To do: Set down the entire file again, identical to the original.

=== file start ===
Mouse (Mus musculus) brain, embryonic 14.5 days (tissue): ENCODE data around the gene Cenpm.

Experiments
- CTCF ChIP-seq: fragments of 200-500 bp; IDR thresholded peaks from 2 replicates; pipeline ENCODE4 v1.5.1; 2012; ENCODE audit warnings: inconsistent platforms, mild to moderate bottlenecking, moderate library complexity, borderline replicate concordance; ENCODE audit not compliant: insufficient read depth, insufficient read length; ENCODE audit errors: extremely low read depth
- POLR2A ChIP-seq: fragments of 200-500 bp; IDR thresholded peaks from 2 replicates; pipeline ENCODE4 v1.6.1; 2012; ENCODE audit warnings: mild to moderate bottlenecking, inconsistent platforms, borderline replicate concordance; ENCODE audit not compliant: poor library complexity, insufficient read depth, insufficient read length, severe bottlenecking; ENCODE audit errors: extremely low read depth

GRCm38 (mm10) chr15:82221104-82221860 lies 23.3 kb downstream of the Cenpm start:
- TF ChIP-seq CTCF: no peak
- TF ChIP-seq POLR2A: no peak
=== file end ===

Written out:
Mouse (Mus musculus) brain, embryonic 14.5 days (tissue): ENCODE data around the gene Cenpm.

Experiments
- CTCF ChIP-seq: fragments of 200-500 bp; IDR thresholded peaks from 2 replicates; pipeline ENCODE4 v1.5.1; 2012; ENCODE audit warnings: inconsistent platforms, mild to moderate bottlenecking, moderate library complexity, borderline replicate concordance; ENCODE audit not compliant: insufficient read depth, insufficient read length; ENCODE audit errors: extremely low read depth
- POLR2A ChIP-seq: fragments of 200-500 bp; IDR thresholded peaks from 2 replicates; pipeline ENCODE4 v1.6.1; 2012; ENCODE audit warnings: mild to moderate bottlenecking, inconsistent platforms, borderline replicate concordance; ENCODE audit not compliant: poor library complexity, insufficient read depth, insufficient read length, severe bottlenecking; ENCODE audit errors: extremely low read depth

GRCm38 (mm10) chr15:82221104-82221860 lies 23.3 kb downstream of the Cenpm start:
- TF ChIP-seq CTCF: no peak
- TF ChIP-seq POLR2A: no peak